Margin is the difference between the total value of securities held in an investor's account and the loan amount from a broker. However, the word margin has several meanings, both in business stream and finance stream, as well as other situations. It can also mean the amount by which revenue from total sales exceeds costs in a business. It can even refer to the difference between the cost of a product and how much you sell it for.
Buying on margin is the act of borrowing money to buy securities/assets. The includes buying an asset where the buyer pays only a percentage of the asset's value and borrows the rest from the broker or Bank. The broker acts as a lender and the securities in the investor's account act as Collateral.
Margin percentages are usually estimated at 2%, 1%, or 0.5% for CIMA clients, or at 50%, 20%, 10%, 5% or 3.33% for CySEC and FCA clients.
Here are the examples appear in context with related terms including the following:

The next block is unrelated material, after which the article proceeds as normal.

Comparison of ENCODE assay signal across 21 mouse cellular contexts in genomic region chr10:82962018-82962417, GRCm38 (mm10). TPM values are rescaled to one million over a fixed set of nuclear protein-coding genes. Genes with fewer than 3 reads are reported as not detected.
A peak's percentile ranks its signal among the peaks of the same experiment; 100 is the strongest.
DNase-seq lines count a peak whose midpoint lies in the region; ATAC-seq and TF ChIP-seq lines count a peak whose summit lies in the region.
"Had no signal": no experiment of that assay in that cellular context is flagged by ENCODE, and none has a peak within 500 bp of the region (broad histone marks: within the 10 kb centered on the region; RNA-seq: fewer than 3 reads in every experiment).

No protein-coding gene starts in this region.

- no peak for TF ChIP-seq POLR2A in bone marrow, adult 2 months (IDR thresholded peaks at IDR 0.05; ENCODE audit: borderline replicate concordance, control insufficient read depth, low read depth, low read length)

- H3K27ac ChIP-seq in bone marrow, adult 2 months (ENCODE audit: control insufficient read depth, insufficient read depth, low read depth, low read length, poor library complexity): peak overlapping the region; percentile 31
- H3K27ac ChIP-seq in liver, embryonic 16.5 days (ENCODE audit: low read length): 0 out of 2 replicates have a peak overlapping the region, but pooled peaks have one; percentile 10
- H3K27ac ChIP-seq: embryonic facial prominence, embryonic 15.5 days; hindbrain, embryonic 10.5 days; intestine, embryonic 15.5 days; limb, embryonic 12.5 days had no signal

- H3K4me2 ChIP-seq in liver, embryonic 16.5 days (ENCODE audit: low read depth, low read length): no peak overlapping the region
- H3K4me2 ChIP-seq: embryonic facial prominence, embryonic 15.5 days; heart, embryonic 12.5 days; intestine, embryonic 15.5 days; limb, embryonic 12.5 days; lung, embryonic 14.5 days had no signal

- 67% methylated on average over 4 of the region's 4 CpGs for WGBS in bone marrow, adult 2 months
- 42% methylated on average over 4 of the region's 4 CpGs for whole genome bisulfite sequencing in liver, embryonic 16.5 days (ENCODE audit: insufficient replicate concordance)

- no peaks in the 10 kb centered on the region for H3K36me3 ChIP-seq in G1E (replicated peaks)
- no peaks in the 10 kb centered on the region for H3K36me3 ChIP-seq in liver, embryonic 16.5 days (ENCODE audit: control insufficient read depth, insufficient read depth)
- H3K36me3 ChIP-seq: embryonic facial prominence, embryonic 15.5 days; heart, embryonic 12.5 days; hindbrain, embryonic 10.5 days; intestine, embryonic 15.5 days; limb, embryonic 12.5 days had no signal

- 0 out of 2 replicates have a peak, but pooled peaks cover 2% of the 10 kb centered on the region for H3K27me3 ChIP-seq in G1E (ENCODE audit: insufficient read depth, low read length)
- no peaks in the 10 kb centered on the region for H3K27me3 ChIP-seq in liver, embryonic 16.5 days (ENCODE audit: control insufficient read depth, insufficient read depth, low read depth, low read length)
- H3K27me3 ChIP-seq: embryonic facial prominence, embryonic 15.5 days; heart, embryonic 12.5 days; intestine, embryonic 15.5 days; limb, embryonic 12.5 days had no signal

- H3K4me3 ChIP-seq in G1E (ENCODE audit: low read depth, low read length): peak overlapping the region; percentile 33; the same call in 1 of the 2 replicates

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In investment term, margin refers to buying shares of stock with a combination of the investor's funds and borrowed funds. If the stock price changes between its purchase and sale, the result for the investor is leverage. Leverage stands for the investor's percentage gain/loss magnifies compared to the percentage gain/loss had the investor purchased shares without borrowing.
As a general term in business and commerce, margin refers to the difference between selling price and the seller's costs for the goods or services on sale, expressed as a percentage of selling price.